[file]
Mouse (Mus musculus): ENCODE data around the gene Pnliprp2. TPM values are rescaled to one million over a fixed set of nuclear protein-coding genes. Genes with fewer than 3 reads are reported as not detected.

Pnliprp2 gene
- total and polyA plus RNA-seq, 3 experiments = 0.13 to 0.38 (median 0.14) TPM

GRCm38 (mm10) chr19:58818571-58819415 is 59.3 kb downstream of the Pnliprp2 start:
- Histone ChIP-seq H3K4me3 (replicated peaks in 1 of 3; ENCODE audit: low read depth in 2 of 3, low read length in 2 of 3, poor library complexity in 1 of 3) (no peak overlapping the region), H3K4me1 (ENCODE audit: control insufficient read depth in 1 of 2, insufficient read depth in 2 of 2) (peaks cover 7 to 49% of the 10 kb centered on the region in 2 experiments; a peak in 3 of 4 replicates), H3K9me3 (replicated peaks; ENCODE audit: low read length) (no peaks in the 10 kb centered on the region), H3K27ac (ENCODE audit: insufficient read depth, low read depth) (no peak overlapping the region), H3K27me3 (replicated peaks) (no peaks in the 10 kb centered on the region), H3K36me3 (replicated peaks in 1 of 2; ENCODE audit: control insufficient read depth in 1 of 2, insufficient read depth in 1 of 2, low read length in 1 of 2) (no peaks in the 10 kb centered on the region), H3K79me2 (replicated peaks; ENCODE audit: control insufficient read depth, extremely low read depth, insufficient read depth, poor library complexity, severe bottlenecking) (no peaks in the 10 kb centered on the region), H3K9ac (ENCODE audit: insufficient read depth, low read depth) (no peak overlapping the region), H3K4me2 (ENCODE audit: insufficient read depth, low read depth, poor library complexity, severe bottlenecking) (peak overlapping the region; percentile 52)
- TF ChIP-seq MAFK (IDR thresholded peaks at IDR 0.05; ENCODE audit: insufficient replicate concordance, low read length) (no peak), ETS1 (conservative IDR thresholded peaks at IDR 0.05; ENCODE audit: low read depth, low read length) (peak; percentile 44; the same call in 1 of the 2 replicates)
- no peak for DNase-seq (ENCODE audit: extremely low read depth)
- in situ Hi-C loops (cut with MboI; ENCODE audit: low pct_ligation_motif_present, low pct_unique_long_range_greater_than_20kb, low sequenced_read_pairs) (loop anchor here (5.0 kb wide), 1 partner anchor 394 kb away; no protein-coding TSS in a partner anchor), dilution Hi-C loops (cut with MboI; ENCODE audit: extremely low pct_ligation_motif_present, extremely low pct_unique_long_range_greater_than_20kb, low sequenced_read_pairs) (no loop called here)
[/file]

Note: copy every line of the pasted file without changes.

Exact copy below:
Mouse (Mus musculus): ENCODE data around the gene Pnliprp2. TPM values are rescaled to one million over a fixed set of nuclear protein-coding genes. Genes with fewer than 3 reads are reported as not detected.

Pnliprp2 gene
- total and polyA plus RNA-seq, 3 experiments = 0.13 to 0.38 (median 0.14) TPM

GRCm38 (mm10) chr19:58818571-58819415 is 59.3 kb downstream of the Pnliprp2 start:
- Histone ChIP-seq H3K4me3 (replicated peaks in 1 of 3; ENCODE audit: low read depth in 2 of 3, low read length in 2 of 3, poor library complexity in 1 of 3) (no peak overlapping the region), H3K4me1 (ENCODE audit: control insufficient read depth in 1 of 2, insufficient read depth in 2 of 2) (peaks cover 7 to 49% of the 10 kb centered on the region in 2 experiments; a peak in 3 of 4 replicates), H3K9me3 (replicated peaks; ENCODE audit: low read length) (no peaks in the 10 kb centered on the region), H3K27ac (ENCODE audit: insufficient read depth, low read depth) (no peak overlapping the region), H3K27me3 (replicated peaks) (no peaks in the 10 kb centered on the region), H3K36me3 (replicated peaks in 1 of 2; ENCODE audit: control insufficient read depth in 1 of 2, insufficient read depth in 1 of 2, low read length in 1 of 2) (no peaks in the 10 kb centered on the region), H3K79me2 (replicated peaks; ENCODE audit: control insufficient read depth, extremely low read depth, insufficient read depth, poor library complexity, severe bottlenecking) (no peaks in the 10 kb centered on the region), H3K9ac (ENCODE audit: insufficient read depth, low read depth) (no peak overlapping the region), H3K4me2 (ENCODE audit: insufficient read depth, low read depth, poor library complexity, severe bottlenecking) (peak overlapping the region; percentile 52)
- TF ChIP-seq MAFK (IDR thresholded peaks at IDR 0.05; ENCODE audit: insufficient replicate concordance, low read length) (no peak), ETS1 (conservative IDR thresholded peaks at IDR 0.05; ENCODE audit: low read depth, low read length) (peak; percentile 44; the same call in 1 of the 2 replicates)
- no peak for DNase-seq (ENCODE audit: extremely low read depth)
- in situ Hi-C loops (cut with MboI; ENCODE audit: low pct_ligation_motif_present, low pct_unique_long_range_greater_than_20kb, low sequenced_read_pairs) (loop anchor here (5.0 kb wide), 1 partner anchor 394 kb away; no protein-coding TSS in a partner anchor), dilution Hi-C loops (cut with MboI; ENCODE audit: extremely low pct_ligation_motif_present, extremely low pct_unique_long_range_greater_than_20kb, low sequenced_read_pairs) (no loop called here)